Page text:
I think if you get a couple of bottles going and put the output into your filter intake, and add some more circulation via a powerhead or even an airstone or two if you like, you'll see a big difference shortly if that's the issue. Plants are quick to respond to more co2.
     
  19. Hrafnkell

    Hrafnkell Junior Poster

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    Decided as a first step to add CO2 injection to the built in Juwel filter.
    I have a Juwel Rio 125L tank with a built in filter. It is powered by a powerhead connected to the sponge house with a simple adapter. I got a new adapter, drilled a hole in it and put in a air tube. On the other end of the air tube is an orange juice bottle with DIY CO2 brew.

    View attachment 695
    The adapter with a air tube and juice bottle cap.

    View attachment 696
    The power head with the modified adapter ready to go into the tank.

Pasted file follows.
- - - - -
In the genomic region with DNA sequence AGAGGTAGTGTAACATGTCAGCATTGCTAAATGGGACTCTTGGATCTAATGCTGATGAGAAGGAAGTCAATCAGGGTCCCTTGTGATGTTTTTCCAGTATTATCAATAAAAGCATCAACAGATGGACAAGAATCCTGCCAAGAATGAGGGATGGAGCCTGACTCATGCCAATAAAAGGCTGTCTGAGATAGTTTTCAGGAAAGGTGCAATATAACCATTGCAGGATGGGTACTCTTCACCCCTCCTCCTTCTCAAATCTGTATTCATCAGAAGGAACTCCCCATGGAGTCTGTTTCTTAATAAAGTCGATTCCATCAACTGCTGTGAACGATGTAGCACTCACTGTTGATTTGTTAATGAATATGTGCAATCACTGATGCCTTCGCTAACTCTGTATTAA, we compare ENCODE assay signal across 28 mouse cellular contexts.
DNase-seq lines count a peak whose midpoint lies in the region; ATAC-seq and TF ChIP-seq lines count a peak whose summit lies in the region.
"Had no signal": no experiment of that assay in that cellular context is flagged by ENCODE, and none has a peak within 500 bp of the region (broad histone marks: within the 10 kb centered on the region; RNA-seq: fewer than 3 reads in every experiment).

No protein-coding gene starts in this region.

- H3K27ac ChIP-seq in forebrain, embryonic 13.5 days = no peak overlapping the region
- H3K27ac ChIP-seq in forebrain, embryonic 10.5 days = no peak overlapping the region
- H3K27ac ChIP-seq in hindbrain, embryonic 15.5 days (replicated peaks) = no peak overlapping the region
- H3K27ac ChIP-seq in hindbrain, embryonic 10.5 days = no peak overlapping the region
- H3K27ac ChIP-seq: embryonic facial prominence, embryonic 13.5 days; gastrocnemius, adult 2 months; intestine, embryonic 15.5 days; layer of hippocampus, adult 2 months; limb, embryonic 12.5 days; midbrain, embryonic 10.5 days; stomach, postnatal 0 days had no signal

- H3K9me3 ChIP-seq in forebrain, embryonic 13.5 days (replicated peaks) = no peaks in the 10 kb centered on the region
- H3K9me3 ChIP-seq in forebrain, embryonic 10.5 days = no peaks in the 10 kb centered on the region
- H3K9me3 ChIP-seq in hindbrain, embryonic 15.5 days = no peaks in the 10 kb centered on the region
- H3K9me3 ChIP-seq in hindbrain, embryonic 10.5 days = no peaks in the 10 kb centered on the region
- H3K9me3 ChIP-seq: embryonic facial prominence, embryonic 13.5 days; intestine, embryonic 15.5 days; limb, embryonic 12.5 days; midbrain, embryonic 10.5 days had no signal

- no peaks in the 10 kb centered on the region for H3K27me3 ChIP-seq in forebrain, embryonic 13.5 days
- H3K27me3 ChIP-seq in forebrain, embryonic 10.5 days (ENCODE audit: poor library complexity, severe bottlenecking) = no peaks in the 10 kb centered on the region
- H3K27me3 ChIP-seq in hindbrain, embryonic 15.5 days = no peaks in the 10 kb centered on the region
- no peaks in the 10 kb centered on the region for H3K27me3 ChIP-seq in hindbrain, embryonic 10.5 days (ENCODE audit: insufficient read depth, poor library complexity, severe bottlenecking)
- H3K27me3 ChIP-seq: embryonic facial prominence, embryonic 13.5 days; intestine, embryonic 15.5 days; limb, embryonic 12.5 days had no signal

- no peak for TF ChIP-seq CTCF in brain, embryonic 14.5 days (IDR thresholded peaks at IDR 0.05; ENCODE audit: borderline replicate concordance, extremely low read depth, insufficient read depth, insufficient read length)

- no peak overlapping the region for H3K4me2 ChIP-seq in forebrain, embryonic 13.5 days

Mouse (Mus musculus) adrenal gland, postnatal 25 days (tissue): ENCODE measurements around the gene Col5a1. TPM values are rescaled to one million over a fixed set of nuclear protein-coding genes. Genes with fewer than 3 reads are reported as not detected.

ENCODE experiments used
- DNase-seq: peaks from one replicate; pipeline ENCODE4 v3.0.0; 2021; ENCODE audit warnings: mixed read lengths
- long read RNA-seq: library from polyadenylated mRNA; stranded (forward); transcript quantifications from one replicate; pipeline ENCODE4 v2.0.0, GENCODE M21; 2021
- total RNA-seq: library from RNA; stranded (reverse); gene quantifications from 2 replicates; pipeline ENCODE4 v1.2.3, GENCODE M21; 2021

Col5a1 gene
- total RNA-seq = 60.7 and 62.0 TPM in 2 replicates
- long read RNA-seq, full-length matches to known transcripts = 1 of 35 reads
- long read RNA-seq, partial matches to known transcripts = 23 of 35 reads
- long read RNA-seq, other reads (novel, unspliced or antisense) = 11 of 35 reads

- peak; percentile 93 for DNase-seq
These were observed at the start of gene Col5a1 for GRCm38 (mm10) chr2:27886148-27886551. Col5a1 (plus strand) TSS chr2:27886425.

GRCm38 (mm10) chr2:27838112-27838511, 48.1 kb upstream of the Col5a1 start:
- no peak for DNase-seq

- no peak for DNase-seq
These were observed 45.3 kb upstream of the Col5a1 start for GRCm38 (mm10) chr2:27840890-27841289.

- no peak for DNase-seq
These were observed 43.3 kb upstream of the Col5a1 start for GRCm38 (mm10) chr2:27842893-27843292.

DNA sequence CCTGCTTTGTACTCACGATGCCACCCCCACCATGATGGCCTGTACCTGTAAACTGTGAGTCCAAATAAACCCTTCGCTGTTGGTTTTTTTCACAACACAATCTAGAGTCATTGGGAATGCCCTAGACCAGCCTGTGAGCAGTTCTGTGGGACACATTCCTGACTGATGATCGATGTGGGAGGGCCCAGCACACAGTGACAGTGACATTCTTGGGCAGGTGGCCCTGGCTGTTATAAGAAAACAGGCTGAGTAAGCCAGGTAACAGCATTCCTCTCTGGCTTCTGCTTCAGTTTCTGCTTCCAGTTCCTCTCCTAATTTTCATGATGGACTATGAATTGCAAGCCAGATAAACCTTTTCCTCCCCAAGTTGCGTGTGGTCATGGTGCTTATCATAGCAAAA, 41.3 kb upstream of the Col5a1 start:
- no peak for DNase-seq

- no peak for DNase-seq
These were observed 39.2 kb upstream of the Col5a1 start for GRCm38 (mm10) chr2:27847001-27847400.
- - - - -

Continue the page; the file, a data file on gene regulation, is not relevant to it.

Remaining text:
My Cal Aqua drop checker is now more yellow than green and there is much more pearling on the plants. Sometimes looks like a snow storm in the tank with all the bubbles flying around.

    I'll report here later on the long term effect (been running just a few days).

    But this seems to have increased another algae problem, some sort of surface scum. Its grayish with green "dust" in it. :(

    IMG_5782.jpg

    IMG_5783.jpg
     
  20. janner

    janner Junior Poster

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    How are your Hydrophilas doing nowadays?
    I have a similar situation. Pressurized CO2 with timer and JBL Vario/Taifun-spiral and H. corymbosa is looking kind of "tired".